June 17, 2017
Easy like Saturday morning
by Melville House
There we went again: it’s been fully seven days since we last awoke to the joys of a roller skating jam named “Saturdays,” and oh, it was a week. The memories are welling up fast and furious:
- Peter Clark weighed in on the Public Theater’s Shakespeare in the Park production of Julius Caesar, which has come under fire for smelling like KFC. He weighed in again after Wednesday’s horrific shooting in DC.
- Taylor Sperry wrote about the announcement of Tracy K. Smith as the next US Poet Laureate! Yes? Yes! YES!
- Susan Rella was off doing super-important shit and totally forgot to write something, but she’ll be back on Monday.
Simon Reichley wrote about special snowflake Miri Regev, a member of the ruling Likkud party in Israel’s Knesset and the nation’s Minister of Culture and Sport, who recently had to storm out of an awards ceremony to protect her sensitive ears from a reading of poetry by the revered Mahmoud Darwish, whom she has described as “wanting to eat the flesh” of her nation. Actual lines from the poem: “As you liberate yourself in metaphor, think of others / (those who have lost the right to speak). / As you think of others far away, think of yourself / (say: ‘If only I were a candle in the dark’).”
- Ryan Harrington wrote about a Wisconsin college student who tried to sue her poetry professor to have an F upgraded to an A. We know, sounds unpossible. Unbridled speculation suggests she didn’t get great grades in constitutional law, either.
- Julia Fleischaker wrote about NBC’s wildly irresponsible decision to air Megyn Kelly’s wildly irresponsible interview with conspiracy theorist and escaped hellbeast Alex Jones. And, hey—big surprise—Alex Jones has already found a way to fuck everyone over! It’s always the ones you least suspect, eh Megyn?
- Chad Felix wrote about our Fall 2017 Melville House Librarian Preview™, which was, honestly, completely awesome. Like, pineapple awesome.
- Marina Drukman wrote about the arrest at a St. Petersburg anti-corruption demonstration of Boris Strugatsky, whose eponymous grandfather and great-uncle Arkadii Strugatsky co-authored many excellent and beloved science fiction novels, including the one the movie Stalker is based on. Many were comparing the events currently unfolding in Russia with the brothers’ long-suppressed novel The Ugly Swans.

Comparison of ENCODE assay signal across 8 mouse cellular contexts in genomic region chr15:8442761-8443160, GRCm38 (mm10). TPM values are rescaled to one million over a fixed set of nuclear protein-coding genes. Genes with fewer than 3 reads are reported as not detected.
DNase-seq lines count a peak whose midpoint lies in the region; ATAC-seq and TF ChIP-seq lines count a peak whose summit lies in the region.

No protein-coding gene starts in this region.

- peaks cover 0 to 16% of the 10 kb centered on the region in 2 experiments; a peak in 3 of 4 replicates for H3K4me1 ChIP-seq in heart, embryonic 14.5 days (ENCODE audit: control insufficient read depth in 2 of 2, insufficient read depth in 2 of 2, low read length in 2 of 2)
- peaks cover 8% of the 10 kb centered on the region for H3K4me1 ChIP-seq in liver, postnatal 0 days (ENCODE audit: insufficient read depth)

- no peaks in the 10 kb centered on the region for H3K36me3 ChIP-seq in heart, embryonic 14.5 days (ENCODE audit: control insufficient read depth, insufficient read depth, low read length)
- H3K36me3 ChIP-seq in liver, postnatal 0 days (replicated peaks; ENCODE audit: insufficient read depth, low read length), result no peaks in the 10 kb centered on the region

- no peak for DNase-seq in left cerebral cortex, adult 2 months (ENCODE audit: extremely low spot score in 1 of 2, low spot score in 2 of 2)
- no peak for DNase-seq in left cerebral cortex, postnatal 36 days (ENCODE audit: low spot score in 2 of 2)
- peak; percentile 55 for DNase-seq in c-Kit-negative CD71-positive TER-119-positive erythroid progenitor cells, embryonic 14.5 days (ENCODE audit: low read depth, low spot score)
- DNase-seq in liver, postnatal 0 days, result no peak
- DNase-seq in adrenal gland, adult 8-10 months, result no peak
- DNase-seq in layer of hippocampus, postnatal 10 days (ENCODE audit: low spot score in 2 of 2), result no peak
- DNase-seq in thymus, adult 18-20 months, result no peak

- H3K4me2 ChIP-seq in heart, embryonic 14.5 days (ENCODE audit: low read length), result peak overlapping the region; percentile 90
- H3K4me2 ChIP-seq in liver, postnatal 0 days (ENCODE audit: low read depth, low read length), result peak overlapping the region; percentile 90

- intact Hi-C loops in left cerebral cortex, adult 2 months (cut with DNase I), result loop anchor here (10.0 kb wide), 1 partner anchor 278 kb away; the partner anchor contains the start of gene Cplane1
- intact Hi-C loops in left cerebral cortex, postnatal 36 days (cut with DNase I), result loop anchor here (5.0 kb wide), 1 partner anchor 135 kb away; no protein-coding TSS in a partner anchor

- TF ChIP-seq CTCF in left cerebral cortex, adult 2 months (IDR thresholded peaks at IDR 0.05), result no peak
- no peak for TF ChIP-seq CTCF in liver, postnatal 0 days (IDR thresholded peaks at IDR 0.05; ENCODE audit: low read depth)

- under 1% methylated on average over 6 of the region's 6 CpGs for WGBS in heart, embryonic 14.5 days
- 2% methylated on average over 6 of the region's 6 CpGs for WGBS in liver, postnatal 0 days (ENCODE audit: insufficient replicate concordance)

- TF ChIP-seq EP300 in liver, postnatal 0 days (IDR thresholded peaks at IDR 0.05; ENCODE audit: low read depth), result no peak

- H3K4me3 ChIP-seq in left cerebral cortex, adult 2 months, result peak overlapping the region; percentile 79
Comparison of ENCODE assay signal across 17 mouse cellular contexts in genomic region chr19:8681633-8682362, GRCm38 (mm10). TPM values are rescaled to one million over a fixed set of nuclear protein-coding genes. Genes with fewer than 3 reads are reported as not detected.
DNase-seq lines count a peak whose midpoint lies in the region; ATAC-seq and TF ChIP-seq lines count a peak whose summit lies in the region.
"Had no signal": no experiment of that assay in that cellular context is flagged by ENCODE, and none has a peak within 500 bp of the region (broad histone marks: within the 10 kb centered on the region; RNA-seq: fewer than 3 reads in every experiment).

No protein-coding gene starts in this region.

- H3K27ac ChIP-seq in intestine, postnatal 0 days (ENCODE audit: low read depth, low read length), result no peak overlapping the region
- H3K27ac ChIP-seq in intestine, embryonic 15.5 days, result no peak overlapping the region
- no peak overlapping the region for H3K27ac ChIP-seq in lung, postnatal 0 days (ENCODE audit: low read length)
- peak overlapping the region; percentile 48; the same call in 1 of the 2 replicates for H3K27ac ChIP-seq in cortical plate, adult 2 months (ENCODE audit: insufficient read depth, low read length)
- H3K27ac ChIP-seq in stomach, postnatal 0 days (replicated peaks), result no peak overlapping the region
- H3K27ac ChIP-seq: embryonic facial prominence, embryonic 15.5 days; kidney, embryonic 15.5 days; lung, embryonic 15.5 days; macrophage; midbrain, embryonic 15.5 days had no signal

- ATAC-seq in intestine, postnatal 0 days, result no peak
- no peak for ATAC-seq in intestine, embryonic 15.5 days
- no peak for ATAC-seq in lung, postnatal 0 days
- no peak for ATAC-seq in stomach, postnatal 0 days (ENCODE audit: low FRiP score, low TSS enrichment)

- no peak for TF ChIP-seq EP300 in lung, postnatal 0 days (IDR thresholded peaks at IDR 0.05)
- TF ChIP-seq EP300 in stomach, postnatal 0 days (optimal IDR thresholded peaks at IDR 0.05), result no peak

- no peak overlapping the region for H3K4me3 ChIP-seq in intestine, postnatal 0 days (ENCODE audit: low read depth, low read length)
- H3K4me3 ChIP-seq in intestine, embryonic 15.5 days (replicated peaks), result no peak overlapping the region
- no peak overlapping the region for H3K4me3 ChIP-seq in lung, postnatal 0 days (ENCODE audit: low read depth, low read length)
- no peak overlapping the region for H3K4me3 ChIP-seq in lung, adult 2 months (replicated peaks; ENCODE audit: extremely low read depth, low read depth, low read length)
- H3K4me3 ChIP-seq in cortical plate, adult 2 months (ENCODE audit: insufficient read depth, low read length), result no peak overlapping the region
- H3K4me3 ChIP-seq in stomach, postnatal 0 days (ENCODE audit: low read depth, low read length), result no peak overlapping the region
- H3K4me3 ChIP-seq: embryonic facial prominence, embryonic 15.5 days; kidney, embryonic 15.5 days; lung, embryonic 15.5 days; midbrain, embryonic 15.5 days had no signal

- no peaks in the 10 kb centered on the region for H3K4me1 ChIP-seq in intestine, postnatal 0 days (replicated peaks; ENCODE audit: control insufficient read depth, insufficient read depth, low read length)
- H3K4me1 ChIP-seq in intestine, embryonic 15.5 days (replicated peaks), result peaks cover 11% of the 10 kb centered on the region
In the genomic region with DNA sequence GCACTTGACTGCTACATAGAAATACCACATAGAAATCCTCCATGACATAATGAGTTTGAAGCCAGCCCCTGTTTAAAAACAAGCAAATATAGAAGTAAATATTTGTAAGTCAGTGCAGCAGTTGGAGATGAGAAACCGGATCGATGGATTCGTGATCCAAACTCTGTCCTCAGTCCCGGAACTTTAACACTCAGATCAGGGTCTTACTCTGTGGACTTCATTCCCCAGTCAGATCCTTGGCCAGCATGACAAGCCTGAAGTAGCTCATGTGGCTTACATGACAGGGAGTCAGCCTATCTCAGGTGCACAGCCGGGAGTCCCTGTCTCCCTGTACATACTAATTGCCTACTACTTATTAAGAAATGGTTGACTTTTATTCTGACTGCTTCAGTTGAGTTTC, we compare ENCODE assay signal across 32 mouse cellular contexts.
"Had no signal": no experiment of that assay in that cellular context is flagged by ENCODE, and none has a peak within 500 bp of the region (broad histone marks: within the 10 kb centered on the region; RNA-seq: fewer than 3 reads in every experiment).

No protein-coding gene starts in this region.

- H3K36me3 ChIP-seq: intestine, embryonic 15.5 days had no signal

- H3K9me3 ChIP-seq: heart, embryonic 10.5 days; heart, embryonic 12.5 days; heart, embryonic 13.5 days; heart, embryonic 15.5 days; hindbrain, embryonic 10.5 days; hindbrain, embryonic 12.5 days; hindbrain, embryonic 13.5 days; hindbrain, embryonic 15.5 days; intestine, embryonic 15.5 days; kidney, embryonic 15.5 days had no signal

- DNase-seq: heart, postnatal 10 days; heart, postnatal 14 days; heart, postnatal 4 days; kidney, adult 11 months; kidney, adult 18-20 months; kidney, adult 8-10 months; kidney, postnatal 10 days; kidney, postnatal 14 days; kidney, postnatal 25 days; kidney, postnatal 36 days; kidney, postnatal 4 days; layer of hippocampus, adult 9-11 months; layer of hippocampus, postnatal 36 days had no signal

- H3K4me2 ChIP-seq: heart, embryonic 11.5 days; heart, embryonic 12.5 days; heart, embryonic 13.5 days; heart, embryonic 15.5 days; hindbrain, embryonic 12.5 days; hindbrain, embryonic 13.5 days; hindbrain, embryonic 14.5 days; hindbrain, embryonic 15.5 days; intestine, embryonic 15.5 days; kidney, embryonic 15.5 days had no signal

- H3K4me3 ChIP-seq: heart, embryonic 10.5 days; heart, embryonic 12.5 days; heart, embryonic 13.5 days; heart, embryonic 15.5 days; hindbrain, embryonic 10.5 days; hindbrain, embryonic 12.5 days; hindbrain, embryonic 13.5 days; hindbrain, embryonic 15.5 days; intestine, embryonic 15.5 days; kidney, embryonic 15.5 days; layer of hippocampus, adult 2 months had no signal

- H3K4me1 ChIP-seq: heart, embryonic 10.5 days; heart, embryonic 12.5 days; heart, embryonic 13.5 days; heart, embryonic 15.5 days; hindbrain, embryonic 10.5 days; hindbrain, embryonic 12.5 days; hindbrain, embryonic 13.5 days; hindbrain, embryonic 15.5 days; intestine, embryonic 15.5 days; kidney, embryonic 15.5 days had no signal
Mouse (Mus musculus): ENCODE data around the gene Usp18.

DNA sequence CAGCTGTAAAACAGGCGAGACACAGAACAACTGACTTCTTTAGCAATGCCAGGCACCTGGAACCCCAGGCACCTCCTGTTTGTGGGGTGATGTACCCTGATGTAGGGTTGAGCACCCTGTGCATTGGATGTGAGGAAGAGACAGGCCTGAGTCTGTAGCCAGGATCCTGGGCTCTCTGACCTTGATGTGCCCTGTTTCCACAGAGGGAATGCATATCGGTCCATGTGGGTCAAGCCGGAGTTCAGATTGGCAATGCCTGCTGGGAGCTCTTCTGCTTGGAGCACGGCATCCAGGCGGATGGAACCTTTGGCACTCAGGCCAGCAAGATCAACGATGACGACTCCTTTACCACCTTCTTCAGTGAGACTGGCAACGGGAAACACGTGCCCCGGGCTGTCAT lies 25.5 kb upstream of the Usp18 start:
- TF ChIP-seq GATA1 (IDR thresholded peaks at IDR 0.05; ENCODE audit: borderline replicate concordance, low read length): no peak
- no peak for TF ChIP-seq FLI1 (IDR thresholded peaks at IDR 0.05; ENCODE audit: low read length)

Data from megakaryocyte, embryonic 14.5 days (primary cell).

- Ian Dreiblatt wrote about how Bob Dylan’s recent Nobel Lecture was the greatest thing in the world. The next day, he wrote about Dylan again, this time to assert that Dylan’s Nobel Lecture was the greatest thing in the world. Dude, we get it. You like Bob Dylan.
We also featured a few of our books and authors:
- We took a misty-eyed look back at last week, when MobyLives previewed a majestic armada of forthcoming titles. Ooh la la!
- Yesterday, for Bloomsday, we reviewed some of our favorite moments from What Would Leopold Bloom Do?, our erstwhile, Ulysses-derived advice column, manned by An Exaggerated Murder author, indie bookseller, and all-around human marvel Josh Cook. “Is this infected?” Is it ever!
- We also published a spellbindlingly cactus-wielding-French-chef-laden essay by the great Jacques Berlinerblau, on the subject of why he choose to write Campus Confidential: How College Works, or Doesn’t, for Professors, Parents, and Students.
- We ran an excerpt from Campus Confidential, offering a peek at the campus tour no actual college will give you.
There were a few stories we just didn’t get to:
- The vile dweebs of Amazon have announced that the company will be acquiring Whole Foods, the US grocery chain best known for pioneering the six-dollar grapefruit, for a cool $13.7 billion. We’ll have more to say about this in the future, but for now: it blows. We’ve written in the past about the e-colossus’s attempts to squish the UK’s online grocery delivery market (“widely hailed as the world’s most advanced”), as well as its destruction of Seattle’s retail banana market (“Why, Amazon? Why?”).
- The morally desecated husk of Dennis Rodman is presently visiting North Korea for the fifth time, with gifts for Kim Jong Un that include two books: a Where’s Waldo (if this seems bizarre, the Washington Post’s Anna Fifield speculates it’s a gift for Kim’s daughter), and Donald Trump’s The Art of the Deal. Rodman’s agent, Chris Volo, was reported as saying of his client, “He’s the only person on the planet that has the uniqueness, the unbelievable privilege of being friends with President Trump and Marshal Kim Jong Un. He’s going to try to bring peace between both nations.” Um, ok.
Penguin Random House UK have begun their second year of WriteNow, a program that aims to increase the diversity of their author pool by providing editorial feedback, access to agents, and more to writers from underrepresented communities.
- If you like cute and odd things, you’ll love these photos from the Carmel Clay Public Library’s fourth annual Edible Books Contest.
- The Hunger Games can make you a superhero. Harry Potter can make you rich.
We published one book this week, and released one in paperback:
And finally, if you’ve made it through seven days without accusing the world of directing a “witch hunt” against you, you have earned yourself a Saturday morning cartoon, and this one’s a beauty. Presenting Pelle Svanslös (aka “Peter-No-Tail”), a 1981 Swedish cartoon that will happily smash all the hearts inside your body. Set in the gloriously beautiful city of Uppsala, it’s somehow both wholesome and completely enjoyable. And is, by the way, adapted from the children’s books of Gösta Knutsson. Hunker down in your pillow fort for this one, it’s worth it:
See you Monday, deckhands!